Db - Stud in mountain

Dg - Stud in concrete casting

Ds - Stud in stone

Grg - Old pipe in concrete casting

Grn - Old råsten

Grm - Old pipe in the ground

Hb - Borehole in rock

Hg - Borehole in concrete casting

Hs - Borehole in stone

Om - Unmarked point

Rb - Pipe in rock

Rg - Pipe in concrete casting

Rm - Pipe in ground

Rn - Råsten

Rs - Pipe in stone

Tp - Wooden pole

Sa - Nail in asphalt

Sb - Nail in mountain

Sg - Nail in concrete casting

Ss - Nail in solid stone

St - Post

Separation was a private division of land with limited authority where the transfer document is central. The measure could be implemented until 1928 when the Land Division Act came into force, and until 1917 not even a map of the borders was required. rights that would accompany the new property.

In the event of a separation, the property boundaries are not legally determined. In case of ambiguity regarding the legal status of the boundary, a property determination may therefore be required to clarify the legal boundaries of a detached property.

More information about property determination can be read here.

Lantmäteriet only measures boundary points for a property in connection with a surveying service . This means that the only account available is in the coordinate system that was relevant at the time of the service.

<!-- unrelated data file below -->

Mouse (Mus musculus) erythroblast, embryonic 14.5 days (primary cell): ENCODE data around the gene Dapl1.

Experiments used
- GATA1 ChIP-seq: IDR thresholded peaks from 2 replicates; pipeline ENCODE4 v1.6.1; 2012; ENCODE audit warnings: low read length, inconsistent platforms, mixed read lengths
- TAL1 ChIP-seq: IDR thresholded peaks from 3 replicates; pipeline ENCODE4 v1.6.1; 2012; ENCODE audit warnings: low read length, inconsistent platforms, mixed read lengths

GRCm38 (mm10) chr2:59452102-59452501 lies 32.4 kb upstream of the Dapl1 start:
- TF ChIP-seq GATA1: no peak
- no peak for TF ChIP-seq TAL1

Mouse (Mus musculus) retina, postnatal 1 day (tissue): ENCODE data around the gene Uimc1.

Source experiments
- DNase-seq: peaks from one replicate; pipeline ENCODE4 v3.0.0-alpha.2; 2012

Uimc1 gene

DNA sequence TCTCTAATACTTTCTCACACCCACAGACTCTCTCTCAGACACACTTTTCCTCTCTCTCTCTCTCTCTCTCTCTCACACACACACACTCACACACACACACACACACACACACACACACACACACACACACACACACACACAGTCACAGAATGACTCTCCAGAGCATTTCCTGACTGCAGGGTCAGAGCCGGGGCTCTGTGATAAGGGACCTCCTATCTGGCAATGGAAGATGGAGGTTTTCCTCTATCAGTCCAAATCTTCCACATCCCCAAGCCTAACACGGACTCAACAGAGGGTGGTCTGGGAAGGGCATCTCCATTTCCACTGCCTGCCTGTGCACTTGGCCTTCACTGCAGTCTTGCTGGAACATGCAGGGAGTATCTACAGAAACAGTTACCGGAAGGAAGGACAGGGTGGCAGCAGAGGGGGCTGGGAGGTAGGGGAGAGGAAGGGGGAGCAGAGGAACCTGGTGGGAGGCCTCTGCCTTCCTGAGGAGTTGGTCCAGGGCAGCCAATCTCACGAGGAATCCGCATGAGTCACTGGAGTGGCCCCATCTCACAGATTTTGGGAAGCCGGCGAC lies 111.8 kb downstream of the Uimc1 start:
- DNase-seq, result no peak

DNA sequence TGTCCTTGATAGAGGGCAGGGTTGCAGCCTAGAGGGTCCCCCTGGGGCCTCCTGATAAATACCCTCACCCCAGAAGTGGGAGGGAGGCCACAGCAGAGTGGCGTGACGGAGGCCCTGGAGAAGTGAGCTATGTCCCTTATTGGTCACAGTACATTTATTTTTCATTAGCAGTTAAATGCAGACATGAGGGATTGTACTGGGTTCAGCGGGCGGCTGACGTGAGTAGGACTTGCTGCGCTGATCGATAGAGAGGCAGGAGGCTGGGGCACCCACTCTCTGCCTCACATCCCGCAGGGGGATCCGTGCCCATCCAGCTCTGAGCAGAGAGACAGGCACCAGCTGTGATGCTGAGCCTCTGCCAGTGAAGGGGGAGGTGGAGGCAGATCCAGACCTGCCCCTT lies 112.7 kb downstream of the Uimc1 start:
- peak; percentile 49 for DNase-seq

If no one applies new surveying service, no measurement is made and the old coordinates remain, and are thus the only coordinates that Lantmäteriet has regarding the property. missing markings on the ground, in the alternative, information may be retrieved from the administration map and other documents. Lantmäteriet does not carry out assignments regarding transformations of coordinates for property boundaries .

The e-service Coordinate transformation supports transformation between coordinate systems based on RT 90 and SWEREF 99.

In the e-service My Map allows you to produce approximate coordinates in SWEREF 99 TM for property boundaries.

Contents of this page may be automatically translated, we take no responsibility for the accuracy of the translation. Feel free to contact our customer support centre if you have any questions.